That scrapyard smell is strong, even when you’re driving in an air-conditioned pickup. I’m seated next to Dave Stage, the affable manager of OmniSource’s immense scrapyard in Fort Wayne, Indiana, and he’s giving me a brief driving tour of the facility, along with my soon-to-be wife, Christine, in the jump seat. This is a first for me: I don’t usually take anyone on reporting trips. But if we’re going to marry, then Christine needs to know why I like all this scrap so much.
Dave slows to point out stacks of junked Coke and Pepsi vending machines. There must be hundreds. “Most of them still have fluorescent bulbs and refrigerator compressors that we have to pull out,” he says. Both items contain hazardous materials that need to be recycled elsewhere. “After that, we shred them.”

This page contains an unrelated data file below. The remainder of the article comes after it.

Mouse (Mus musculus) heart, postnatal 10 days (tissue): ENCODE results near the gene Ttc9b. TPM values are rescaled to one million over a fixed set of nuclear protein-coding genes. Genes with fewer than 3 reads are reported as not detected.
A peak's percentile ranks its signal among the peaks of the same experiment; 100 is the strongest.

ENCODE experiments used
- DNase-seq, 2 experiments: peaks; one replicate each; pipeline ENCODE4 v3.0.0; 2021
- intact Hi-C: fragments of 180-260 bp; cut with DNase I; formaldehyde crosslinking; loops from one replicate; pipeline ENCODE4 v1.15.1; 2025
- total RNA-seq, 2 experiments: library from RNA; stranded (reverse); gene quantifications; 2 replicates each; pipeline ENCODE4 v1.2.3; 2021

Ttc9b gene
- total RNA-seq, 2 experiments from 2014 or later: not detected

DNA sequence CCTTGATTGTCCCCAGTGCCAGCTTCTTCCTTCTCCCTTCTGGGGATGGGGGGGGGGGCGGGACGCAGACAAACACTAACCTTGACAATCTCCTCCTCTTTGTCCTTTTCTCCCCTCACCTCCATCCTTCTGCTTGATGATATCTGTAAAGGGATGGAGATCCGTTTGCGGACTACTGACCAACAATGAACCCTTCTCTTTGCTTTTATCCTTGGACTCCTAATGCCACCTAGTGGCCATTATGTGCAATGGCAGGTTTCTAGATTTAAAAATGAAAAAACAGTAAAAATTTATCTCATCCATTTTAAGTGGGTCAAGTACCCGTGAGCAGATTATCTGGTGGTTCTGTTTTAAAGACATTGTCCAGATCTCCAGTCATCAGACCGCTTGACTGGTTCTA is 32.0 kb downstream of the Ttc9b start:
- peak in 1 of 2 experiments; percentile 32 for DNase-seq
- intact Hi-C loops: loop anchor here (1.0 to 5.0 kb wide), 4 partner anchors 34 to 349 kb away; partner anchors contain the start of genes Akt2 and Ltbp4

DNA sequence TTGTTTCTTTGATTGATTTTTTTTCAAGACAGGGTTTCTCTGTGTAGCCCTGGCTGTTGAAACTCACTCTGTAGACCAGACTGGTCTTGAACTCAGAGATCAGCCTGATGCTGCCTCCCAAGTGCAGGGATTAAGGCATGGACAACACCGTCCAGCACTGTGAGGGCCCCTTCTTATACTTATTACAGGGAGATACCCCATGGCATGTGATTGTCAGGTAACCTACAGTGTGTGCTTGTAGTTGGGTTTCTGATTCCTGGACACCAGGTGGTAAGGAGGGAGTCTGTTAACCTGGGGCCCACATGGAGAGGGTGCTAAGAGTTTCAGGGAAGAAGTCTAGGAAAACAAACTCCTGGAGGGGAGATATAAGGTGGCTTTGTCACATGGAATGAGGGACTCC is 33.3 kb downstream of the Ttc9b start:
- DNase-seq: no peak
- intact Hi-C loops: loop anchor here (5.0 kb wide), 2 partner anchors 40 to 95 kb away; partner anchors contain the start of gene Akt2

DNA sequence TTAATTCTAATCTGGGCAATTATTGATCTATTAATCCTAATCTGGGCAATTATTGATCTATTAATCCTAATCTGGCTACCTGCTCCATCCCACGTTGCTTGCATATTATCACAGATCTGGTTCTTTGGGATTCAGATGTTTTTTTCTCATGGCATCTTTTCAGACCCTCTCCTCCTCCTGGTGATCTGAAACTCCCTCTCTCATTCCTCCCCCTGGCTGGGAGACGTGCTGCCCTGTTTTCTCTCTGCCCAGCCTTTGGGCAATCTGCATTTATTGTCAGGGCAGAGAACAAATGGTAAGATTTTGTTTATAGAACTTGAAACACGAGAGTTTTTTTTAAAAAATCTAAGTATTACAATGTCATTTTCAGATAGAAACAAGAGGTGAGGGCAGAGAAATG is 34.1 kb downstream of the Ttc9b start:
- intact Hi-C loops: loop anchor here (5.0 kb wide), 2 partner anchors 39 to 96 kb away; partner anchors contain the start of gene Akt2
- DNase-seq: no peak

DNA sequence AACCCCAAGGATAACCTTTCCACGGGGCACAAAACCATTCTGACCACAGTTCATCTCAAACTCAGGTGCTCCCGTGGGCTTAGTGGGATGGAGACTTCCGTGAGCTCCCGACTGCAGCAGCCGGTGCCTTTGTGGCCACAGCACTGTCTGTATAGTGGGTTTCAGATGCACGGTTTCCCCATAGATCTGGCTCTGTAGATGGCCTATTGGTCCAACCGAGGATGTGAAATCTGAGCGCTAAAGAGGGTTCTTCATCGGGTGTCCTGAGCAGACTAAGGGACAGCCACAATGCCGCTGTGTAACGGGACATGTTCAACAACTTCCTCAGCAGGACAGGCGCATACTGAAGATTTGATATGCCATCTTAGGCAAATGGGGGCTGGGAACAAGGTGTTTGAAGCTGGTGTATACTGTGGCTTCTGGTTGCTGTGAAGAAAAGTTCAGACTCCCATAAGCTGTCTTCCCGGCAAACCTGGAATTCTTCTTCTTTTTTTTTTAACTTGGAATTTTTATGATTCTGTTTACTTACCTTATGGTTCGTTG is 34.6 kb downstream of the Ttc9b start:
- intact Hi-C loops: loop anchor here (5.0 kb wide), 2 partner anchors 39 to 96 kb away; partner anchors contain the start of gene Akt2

I look back at Christine. “In the automobile shredder.”
She flashes me an annoyed look meant to convey that, yes, she knows.
But I know she doesn’t: until you’ve seen your first auto shredder, you can’t.
Dave parks the truck at the office, and we step into a hot, yellow brass sun. All around me I hear the groan and crunch of scrap-processing equipment at work, turning ordinary objects into raw materials. “You’ll need these.” Dave hands us hard hats, safety glasses, and orange vests.
There are two piles of scrap steel in front of us, both roughly two stories tall. The one on the left is rusty in color, made up mostly of unrecognizable pieces of metal cut into short lengths that can be managed -- and melted -- by a steel mill. In industry parlance, that’s “prepared steel.”
The pile to the right, meanwhile, is a multicolored crush of everything from fences to old machine tools, scaffolding, pipes, a few bicycles, at least one swing set, and lots of shelving. This is known as “unprepared steel,” meaning that it needs to be cut